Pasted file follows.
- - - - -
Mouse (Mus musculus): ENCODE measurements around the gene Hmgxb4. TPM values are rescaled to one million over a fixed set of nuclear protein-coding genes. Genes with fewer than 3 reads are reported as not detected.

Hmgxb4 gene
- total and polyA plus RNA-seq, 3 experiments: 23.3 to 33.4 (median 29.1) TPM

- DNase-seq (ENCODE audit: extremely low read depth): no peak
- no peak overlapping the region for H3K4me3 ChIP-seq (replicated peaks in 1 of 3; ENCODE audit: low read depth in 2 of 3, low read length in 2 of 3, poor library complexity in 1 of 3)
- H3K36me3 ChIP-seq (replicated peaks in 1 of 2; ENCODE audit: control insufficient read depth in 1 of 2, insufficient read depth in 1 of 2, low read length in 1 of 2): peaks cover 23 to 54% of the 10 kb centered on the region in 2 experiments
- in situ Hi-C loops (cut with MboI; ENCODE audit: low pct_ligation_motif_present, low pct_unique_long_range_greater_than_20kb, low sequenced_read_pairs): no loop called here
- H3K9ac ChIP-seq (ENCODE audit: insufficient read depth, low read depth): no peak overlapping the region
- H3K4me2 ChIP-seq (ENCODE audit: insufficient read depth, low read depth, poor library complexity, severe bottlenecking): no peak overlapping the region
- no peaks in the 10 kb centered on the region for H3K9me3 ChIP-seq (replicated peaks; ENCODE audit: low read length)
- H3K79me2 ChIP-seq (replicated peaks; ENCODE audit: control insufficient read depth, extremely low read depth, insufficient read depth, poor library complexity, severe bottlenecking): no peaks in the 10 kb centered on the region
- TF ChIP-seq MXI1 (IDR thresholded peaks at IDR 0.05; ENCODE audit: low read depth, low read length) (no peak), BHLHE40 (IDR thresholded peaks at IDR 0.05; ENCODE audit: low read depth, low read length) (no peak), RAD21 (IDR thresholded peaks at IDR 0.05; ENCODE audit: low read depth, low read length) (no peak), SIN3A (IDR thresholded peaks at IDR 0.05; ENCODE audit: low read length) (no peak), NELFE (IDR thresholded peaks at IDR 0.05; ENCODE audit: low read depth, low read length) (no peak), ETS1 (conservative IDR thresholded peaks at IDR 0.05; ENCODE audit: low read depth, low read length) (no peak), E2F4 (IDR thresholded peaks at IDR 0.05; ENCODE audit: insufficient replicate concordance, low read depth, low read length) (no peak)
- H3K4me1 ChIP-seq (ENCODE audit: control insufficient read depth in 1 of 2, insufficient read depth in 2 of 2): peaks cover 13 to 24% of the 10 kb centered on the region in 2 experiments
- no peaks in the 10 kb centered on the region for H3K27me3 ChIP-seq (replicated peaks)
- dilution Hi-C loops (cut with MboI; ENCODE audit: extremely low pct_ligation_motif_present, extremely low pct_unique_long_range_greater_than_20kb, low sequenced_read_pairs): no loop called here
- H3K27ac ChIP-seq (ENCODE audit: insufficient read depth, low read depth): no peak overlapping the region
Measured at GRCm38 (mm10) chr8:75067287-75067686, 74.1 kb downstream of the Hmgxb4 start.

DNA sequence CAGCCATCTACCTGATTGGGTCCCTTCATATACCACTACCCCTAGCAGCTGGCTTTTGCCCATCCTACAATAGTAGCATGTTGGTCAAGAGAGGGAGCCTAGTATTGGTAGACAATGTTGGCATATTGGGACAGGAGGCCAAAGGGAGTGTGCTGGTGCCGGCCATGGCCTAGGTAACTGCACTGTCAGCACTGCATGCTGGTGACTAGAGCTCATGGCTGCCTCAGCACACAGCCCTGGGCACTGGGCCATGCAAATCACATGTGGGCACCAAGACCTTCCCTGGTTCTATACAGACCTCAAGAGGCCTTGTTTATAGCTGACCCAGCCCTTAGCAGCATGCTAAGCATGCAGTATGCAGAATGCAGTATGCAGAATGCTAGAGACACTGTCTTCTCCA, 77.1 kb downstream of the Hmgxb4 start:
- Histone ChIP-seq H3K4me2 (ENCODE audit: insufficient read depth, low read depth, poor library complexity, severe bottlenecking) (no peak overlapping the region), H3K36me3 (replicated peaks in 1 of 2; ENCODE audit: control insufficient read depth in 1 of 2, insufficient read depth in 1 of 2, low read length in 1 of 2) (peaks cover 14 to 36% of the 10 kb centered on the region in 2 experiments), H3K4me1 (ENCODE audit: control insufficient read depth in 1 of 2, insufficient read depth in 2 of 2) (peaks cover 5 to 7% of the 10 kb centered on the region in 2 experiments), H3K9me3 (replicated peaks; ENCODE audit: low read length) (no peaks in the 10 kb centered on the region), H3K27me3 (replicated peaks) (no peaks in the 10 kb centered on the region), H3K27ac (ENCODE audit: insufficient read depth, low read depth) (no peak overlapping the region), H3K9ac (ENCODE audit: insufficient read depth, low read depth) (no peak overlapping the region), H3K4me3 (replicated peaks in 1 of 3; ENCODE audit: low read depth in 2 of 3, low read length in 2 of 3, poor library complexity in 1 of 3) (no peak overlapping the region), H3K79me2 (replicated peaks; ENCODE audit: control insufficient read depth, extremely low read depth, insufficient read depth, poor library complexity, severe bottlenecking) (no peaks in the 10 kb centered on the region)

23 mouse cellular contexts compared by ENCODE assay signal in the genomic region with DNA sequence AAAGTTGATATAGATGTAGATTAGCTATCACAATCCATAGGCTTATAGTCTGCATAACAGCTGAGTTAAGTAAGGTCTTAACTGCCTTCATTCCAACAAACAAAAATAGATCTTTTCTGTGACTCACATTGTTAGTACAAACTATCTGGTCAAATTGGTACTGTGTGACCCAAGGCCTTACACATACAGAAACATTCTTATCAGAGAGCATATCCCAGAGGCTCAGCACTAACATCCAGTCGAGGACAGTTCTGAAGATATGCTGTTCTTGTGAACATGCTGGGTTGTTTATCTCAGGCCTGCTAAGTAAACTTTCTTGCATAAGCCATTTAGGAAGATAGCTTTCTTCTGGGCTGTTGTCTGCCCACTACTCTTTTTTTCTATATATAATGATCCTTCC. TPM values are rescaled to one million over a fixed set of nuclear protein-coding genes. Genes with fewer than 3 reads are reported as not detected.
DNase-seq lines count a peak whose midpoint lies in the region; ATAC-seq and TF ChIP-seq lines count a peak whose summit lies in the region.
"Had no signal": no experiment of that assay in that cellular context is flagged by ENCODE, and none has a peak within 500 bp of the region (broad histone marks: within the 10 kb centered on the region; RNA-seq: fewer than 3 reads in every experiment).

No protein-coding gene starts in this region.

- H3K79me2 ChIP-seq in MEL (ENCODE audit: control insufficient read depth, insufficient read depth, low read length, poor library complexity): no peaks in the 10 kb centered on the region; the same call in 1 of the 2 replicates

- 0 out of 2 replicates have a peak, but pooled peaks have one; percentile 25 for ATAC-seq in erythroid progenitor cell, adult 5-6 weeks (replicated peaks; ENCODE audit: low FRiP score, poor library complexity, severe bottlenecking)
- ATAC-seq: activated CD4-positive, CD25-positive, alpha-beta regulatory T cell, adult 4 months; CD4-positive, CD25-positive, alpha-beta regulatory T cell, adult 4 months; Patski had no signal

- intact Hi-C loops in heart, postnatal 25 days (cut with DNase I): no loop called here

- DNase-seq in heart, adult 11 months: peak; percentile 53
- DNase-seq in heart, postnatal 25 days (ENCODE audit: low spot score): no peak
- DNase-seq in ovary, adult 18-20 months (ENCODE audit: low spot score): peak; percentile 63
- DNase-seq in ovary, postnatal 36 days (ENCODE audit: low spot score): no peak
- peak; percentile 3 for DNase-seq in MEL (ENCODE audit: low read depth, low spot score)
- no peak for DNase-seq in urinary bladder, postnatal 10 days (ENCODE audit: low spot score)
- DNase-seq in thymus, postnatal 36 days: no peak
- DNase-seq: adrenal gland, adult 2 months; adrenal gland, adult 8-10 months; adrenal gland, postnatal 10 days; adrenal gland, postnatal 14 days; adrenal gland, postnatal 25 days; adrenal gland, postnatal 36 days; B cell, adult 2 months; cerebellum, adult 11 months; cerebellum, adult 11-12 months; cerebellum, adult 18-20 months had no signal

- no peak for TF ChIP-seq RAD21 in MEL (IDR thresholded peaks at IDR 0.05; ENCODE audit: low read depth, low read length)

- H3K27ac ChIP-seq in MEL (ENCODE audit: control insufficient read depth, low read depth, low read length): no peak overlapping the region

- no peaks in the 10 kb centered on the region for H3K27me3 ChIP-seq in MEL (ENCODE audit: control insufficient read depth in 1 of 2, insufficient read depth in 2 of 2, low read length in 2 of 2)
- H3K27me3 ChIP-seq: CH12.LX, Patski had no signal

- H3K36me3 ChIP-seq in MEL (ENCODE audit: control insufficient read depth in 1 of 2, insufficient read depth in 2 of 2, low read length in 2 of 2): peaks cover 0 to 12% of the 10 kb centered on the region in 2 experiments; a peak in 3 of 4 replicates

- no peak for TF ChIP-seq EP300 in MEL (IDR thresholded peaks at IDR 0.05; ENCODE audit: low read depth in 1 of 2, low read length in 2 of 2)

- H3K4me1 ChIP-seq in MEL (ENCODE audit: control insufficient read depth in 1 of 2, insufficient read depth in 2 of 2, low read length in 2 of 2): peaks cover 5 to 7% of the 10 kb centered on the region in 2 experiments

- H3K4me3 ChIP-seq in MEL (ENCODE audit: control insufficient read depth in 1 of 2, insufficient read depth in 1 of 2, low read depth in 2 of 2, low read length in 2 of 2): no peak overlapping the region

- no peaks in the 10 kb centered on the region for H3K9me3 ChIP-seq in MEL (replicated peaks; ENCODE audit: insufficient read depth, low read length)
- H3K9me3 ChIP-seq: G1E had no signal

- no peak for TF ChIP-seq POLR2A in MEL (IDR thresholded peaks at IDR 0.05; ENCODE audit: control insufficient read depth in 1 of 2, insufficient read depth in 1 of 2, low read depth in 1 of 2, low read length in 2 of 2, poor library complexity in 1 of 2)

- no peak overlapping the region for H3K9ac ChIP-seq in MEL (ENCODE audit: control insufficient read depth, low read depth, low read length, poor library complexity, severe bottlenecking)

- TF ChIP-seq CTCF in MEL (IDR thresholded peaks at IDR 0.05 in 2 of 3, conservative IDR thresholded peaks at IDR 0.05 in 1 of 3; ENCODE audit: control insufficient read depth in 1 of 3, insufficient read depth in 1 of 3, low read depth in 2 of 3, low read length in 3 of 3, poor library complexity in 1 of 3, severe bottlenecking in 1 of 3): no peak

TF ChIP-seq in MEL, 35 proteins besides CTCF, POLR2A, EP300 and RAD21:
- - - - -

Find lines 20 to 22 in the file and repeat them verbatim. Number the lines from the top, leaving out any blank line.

23 mouse cellular contexts compared by ENCODE assay signal in the genomic region with DNA sequence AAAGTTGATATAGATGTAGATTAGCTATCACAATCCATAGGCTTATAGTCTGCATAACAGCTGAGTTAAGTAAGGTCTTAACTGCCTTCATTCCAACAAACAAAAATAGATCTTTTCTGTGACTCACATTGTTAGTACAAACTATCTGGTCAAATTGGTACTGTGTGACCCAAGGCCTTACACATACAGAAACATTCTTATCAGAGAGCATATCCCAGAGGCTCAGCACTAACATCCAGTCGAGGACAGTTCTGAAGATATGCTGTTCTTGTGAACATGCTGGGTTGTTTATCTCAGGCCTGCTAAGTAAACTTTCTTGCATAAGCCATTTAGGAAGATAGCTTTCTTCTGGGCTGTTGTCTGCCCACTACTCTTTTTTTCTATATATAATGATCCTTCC. TPM values are rescaled to one million over a fixed set of nuclear protein-coding genes. Genes with fewer than 3 reads are reported as not detected.
DNase-seq lines count a peak whose midpoint lies in the region; ATAC-seq and TF ChIP-seq lines count a peak whose summit lies in the region.
"Had no signal": no experiment of that assay in that cellular context is flagged by ENCODE, and none has a peak within 500 bp of the region (broad histone marks: within the 10 kb centered on the region; RNA-seq: fewer than 3 reads in every experiment).